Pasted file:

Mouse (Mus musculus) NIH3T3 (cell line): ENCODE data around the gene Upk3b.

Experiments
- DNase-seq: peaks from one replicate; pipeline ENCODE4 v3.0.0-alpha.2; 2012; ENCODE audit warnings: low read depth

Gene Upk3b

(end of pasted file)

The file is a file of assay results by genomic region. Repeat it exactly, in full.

Mouse (Mus musculus) NIH3T3 (cell line): ENCODE data around the gene Upk3b.

Experiments
- DNase-seq: peaks from one replicate; pipeline ENCODE4 v3.0.0-alpha.2; 2012; ENCODE audit warnings: low read depth

Gene Upk3b